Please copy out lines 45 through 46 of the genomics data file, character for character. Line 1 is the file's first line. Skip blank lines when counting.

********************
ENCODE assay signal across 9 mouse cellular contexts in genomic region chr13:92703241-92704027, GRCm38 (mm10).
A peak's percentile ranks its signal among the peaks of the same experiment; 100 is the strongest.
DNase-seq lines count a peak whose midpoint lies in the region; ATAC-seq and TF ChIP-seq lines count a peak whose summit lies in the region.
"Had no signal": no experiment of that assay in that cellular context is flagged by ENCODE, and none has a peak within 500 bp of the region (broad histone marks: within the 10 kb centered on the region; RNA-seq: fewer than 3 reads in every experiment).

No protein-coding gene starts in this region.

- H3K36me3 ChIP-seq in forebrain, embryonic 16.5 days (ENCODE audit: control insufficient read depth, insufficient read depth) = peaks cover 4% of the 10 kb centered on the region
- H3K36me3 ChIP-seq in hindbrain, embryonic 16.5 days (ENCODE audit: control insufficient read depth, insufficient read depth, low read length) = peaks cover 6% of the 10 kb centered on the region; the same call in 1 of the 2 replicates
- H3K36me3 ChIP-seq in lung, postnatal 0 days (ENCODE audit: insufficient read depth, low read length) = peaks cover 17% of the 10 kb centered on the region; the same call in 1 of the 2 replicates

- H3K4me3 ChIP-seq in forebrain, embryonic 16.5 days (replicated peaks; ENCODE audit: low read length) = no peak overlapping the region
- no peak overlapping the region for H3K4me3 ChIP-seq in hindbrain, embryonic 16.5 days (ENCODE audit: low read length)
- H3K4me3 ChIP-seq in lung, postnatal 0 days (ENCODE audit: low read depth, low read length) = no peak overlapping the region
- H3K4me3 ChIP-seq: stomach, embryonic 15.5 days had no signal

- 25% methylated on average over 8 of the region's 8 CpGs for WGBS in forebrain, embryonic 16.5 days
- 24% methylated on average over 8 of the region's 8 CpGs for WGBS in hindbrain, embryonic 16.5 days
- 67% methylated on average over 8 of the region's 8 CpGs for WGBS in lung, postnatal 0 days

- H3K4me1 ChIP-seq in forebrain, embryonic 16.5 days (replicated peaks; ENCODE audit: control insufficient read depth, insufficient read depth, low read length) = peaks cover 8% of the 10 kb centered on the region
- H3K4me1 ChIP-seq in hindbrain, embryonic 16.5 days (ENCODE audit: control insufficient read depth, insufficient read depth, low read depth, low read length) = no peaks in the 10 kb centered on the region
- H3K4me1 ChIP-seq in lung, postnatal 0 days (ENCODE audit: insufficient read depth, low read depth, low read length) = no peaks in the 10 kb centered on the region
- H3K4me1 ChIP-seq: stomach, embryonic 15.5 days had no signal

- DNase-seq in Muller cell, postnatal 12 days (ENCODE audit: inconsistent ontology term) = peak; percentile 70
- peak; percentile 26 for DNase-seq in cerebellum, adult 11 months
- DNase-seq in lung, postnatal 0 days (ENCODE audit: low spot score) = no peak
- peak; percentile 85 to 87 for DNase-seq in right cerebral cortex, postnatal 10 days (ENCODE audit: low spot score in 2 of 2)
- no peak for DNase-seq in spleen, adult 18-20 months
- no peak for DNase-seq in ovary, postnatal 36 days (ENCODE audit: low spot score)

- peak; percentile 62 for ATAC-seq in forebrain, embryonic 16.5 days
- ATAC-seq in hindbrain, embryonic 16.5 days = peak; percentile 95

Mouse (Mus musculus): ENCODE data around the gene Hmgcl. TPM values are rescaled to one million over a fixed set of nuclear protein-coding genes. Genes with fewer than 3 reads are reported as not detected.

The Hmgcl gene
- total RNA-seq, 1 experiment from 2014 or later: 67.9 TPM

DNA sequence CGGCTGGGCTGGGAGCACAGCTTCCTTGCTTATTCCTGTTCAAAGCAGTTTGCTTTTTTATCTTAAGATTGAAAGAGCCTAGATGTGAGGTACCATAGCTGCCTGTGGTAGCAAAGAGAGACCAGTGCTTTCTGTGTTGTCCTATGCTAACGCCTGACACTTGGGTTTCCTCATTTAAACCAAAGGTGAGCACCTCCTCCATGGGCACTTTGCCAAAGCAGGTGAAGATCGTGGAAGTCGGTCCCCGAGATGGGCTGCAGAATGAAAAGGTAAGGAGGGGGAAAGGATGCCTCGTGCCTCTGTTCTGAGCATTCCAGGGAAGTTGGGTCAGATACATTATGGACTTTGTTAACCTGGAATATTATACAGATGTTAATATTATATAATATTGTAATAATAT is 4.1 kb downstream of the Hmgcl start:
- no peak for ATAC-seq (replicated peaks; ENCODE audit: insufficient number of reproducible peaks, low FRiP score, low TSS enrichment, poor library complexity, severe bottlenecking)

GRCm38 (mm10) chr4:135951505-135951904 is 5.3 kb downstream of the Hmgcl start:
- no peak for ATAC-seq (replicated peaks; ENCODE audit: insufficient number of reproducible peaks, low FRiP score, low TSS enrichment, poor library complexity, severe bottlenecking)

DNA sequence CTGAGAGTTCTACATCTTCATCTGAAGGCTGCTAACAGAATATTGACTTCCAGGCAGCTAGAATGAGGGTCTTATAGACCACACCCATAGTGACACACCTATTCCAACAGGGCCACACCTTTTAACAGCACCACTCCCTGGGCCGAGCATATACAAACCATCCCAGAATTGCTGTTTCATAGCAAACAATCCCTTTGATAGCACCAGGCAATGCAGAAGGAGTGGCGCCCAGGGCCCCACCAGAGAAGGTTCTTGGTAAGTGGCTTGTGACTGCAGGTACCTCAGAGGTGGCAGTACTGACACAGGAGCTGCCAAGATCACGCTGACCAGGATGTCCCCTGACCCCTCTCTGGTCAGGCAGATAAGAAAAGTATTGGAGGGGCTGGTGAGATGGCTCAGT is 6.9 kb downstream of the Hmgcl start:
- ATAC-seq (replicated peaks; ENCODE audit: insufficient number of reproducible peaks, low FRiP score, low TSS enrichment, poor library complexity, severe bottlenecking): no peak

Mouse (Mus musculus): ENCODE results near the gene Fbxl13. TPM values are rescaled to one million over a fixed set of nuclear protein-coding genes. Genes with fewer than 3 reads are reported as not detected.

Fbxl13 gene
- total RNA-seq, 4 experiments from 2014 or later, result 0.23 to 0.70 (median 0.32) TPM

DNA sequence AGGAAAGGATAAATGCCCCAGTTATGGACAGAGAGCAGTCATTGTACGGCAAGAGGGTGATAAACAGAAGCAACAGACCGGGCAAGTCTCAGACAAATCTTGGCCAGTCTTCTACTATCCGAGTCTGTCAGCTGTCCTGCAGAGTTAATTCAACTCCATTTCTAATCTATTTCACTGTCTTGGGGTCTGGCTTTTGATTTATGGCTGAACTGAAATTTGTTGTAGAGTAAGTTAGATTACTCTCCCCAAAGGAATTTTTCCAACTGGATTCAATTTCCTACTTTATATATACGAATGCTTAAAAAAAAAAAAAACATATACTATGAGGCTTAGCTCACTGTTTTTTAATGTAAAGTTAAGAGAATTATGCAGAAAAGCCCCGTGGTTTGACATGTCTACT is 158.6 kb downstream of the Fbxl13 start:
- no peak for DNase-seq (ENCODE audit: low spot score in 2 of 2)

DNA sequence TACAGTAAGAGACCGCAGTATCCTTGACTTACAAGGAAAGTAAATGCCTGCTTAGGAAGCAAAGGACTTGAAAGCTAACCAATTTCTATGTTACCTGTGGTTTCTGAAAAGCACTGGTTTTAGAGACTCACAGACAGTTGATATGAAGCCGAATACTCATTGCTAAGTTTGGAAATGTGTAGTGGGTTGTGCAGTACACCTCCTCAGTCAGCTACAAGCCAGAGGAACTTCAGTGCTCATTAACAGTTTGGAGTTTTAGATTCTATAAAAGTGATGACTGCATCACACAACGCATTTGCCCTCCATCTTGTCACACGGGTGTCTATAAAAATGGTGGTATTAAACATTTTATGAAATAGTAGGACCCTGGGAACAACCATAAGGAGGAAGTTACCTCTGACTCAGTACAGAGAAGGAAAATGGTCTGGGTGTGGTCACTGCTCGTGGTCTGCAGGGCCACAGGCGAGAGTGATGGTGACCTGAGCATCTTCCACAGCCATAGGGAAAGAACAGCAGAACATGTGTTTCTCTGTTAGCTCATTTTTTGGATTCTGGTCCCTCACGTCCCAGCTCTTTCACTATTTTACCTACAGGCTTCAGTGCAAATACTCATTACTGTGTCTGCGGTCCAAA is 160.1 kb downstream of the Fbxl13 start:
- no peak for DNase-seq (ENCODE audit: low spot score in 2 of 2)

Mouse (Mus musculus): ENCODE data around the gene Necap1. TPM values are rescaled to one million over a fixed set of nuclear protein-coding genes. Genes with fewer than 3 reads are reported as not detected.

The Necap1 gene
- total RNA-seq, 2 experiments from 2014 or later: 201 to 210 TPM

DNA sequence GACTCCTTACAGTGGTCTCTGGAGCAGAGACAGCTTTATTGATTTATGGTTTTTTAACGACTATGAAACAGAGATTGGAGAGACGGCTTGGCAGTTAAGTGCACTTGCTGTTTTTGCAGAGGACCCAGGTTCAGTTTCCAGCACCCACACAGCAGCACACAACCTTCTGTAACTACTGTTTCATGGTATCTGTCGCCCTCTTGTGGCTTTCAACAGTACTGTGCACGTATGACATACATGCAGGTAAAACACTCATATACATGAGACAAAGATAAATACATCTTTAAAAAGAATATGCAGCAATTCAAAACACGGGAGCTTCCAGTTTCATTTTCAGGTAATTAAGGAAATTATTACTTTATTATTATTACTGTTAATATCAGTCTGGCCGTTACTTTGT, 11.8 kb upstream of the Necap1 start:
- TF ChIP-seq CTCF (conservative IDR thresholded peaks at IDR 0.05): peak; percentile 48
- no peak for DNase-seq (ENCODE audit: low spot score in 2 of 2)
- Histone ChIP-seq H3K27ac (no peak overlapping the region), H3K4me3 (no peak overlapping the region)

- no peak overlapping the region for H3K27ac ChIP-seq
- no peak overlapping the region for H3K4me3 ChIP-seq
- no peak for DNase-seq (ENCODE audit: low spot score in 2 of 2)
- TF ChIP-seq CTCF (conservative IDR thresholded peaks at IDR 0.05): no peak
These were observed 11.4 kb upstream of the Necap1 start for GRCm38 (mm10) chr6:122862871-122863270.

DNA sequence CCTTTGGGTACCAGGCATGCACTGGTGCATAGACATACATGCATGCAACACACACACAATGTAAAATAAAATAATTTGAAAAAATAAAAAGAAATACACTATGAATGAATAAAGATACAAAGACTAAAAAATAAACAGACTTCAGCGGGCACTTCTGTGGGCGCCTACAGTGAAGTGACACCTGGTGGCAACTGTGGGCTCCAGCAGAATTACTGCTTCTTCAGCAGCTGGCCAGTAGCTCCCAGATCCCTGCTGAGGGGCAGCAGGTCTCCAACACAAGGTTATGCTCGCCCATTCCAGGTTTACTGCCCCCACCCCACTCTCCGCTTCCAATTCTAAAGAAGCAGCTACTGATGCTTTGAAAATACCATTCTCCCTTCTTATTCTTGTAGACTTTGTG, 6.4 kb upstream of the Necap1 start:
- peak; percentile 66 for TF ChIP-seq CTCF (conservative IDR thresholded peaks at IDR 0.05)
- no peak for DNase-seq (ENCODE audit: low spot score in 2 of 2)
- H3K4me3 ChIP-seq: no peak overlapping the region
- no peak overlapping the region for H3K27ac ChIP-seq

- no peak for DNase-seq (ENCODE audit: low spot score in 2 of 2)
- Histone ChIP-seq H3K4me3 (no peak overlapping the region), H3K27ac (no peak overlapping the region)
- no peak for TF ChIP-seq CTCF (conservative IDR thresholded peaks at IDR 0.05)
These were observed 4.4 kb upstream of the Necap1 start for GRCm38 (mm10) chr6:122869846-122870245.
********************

The Necap1 gene
- total RNA-seq, 2 experiments from 2014 or later: 201 to 210 TPM